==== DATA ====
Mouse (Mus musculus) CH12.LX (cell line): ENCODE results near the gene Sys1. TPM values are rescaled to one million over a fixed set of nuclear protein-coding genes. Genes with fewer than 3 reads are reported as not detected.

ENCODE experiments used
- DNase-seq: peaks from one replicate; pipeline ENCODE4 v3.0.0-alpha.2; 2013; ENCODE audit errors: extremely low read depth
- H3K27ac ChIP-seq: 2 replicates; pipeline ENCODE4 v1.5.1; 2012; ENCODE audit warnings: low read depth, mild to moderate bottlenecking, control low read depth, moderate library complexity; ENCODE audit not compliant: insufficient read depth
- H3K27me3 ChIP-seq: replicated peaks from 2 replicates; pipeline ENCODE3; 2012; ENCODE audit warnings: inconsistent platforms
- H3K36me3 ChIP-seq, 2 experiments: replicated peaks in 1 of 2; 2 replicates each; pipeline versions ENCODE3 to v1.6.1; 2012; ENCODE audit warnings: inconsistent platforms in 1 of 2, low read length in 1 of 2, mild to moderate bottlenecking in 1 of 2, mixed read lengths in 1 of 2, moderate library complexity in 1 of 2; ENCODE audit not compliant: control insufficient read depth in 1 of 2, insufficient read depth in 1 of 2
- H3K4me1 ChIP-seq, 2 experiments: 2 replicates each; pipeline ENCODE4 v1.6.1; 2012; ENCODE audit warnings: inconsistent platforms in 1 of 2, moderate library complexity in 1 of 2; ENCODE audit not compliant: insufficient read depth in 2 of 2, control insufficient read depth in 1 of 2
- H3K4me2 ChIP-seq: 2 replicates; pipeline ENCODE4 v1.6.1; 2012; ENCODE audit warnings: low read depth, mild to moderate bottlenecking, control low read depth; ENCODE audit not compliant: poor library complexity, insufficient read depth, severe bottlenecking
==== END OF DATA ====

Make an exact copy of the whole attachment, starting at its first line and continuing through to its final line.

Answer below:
Mouse (Mus musculus) CH12.LX (cell line): ENCODE results near the gene Sys1. TPM values are rescaled to one million over a fixed set of nuclear protein-coding genes. Genes with fewer than 3 reads are reported as not detected.

ENCODE experiments used
- DNase-seq: peaks from one replicate; pipeline ENCODE4 v3.0.0-alpha.2; 2013; ENCODE audit errors: extremely low read depth
- H3K27ac ChIP-seq: 2 replicates; pipeline ENCODE4 v1.5.1; 2012; ENCODE audit warnings: low read depth, mild to moderate bottlenecking, control low read depth, moderate library complexity; ENCODE audit not compliant: insufficient read depth
- H3K27me3 ChIP-seq: replicated peaks from 2 replicates; pipeline ENCODE3; 2012; ENCODE audit warnings: inconsistent platforms
- H3K36me3 ChIP-seq, 2 experiments: replicated peaks in 1 of 2; 2 replicates each; pipeline versions ENCODE3 to v1.6.1; 2012; ENCODE audit warnings: inconsistent platforms in 1 of 2, low read length in 1 of 2, mild to moderate bottlenecking in 1 of 2, mixed read lengths in 1 of 2, moderate library complexity in 1 of 2; ENCODE audit not compliant: control insufficient read depth in 1 of 2, insufficient read depth in 1 of 2
- H3K4me1 ChIP-seq, 2 experiments: 2 replicates each; pipeline ENCODE4 v1.6.1; 2012; ENCODE audit warnings: inconsistent platforms in 1 of 2, moderate library complexity in 1 of 2; ENCODE audit not compliant: insufficient read depth in 2 of 2, control insufficient read depth in 1 of 2
- H3K4me2 ChIP-seq: 2 replicates; pipeline ENCODE4 v1.6.1; 2012; ENCODE audit warnings: low read depth, mild to moderate bottlenecking, control low read depth; ENCODE audit not compliant: poor library complexity, insufficient read depth, severe bottlenecking